We are dedicated to end period taboos. We focus on innovative and safe products that are less expensive and better for comfort, health, and the environment. We provide menstrual health advice and training to bring more confidence to girls and women. We are starting our commercial activities with a range of menstrual cups.
Based in Berlin, Germany, and London, the UK.
Activities: Menstrual health (MH) community global ecosystem building, knowledge-sharing around MH research, education, policy and innovation, advocacy at local, national, and international levels, strategic consulting and advising from a human rights-based and women-centered design approach across the female health lifecycle.
Based in London, the UK. Working in US, UK, and Australia.
Activities: Global online English language resources. The promotion of menstrual cups as the best menstrual management option available, especially in regard to mental and physical health. A cup can encourage body positivity by allowing users to get to know and appreciate their ‘tabooed’ reproductive anatomy; help users to understand the process of menstruation better.
Based in Ghana.
The Nkosuo Initiative is committed to girl empowerment and ending period poverty in Ghana. Their overarching objective is the socioeconomic empowerment of vulnerable groups in Ghana. They are currently working with the Ghana Education Service within the LEKMA Municipality (mainly indigenous communities) to reduce teenage pregnancy and girl school dropout through menstrual health education campaigns and distributing free menstrual cups and reusable sanitary pads. They are relentless in their efforts to ensure dignity, respect for human rights, and the well-being of the urban poor and disadvantaged groups. Their volunteers are empowered to contribute to the attainment of project objectives.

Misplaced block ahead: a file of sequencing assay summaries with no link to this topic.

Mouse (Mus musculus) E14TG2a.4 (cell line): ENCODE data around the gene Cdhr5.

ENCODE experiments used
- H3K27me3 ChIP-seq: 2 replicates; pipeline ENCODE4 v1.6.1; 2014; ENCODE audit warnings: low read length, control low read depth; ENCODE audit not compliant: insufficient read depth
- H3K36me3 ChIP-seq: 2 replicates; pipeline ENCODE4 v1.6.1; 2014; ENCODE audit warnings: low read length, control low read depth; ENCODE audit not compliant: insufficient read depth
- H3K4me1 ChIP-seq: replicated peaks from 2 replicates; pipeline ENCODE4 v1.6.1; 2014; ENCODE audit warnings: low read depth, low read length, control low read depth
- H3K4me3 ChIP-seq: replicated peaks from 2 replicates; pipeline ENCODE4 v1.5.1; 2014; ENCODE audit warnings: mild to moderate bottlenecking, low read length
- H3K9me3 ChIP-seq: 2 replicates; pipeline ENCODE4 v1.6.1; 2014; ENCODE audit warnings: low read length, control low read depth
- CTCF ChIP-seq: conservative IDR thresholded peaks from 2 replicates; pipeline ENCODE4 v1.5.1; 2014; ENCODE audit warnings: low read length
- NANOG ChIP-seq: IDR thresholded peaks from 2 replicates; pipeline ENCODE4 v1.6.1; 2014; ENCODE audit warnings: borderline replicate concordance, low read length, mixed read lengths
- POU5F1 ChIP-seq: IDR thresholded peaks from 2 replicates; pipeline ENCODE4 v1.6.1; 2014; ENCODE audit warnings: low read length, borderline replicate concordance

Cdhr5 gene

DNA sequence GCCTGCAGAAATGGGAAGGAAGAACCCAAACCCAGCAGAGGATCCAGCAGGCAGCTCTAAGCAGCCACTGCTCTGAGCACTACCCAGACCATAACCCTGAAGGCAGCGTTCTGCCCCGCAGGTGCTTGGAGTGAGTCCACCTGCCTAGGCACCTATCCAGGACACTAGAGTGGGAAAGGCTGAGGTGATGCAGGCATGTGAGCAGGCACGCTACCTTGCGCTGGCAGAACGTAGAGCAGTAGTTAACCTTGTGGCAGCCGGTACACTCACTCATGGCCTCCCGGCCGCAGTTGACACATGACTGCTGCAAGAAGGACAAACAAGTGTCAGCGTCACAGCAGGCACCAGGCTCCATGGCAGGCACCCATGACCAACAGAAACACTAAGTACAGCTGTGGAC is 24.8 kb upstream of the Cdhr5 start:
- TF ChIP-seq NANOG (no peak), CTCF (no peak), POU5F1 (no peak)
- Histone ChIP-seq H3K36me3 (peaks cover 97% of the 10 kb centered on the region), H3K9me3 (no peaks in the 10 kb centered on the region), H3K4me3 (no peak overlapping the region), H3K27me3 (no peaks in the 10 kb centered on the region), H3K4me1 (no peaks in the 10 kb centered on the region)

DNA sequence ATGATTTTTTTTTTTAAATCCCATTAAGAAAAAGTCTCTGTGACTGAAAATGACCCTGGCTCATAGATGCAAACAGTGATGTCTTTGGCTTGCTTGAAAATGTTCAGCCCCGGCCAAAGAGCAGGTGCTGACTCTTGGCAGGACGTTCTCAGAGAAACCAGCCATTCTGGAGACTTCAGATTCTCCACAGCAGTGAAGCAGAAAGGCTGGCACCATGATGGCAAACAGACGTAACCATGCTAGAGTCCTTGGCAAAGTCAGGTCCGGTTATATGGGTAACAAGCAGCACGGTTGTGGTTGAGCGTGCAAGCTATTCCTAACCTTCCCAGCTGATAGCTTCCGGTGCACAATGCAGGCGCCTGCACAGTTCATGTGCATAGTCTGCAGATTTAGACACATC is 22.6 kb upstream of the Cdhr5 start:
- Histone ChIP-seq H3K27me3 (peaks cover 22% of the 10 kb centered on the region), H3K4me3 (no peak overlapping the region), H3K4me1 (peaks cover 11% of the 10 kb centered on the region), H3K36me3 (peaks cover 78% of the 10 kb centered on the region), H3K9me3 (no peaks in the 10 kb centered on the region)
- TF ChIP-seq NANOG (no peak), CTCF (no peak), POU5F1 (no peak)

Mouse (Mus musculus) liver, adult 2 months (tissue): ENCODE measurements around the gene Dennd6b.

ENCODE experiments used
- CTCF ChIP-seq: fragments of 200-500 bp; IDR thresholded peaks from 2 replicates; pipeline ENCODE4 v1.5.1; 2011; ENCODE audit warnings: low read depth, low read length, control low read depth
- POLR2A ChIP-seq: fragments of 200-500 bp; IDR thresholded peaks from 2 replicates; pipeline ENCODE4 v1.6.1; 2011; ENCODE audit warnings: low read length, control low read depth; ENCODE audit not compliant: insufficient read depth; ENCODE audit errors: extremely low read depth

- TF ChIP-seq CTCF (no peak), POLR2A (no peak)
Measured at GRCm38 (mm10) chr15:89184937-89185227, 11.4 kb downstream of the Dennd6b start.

Based in Kingston, the UK.
Activities: Stocks a range of high-quality eco-friendly menstrual products, including menstrual cups shipped worldwide (excluding Mexico). Video blogs give information about the use and choice of cups.
Bryony Farmer of Precious Stars explains the differences between brands, materials, design of cups, and experiences using a cup as a young woman.
Based in Australia, working in Malawi, Timor-Leste, Fiji, and India.
We create socially beneficial products and services that are tailored to solving issues in local communities. Affordable, effective, sustainable, and consistently available solutions to real-world problems.
Based in Pakistan, working in Pakistan.
Recircle sells menstrual cups in Pakistan, mainly through its online platform and some retail outlets in three cities of Pakistan. They also have launched the “Help a Sister” initiative that allows you to gift cups to women who do not have access to safe and hygienic menstrual products.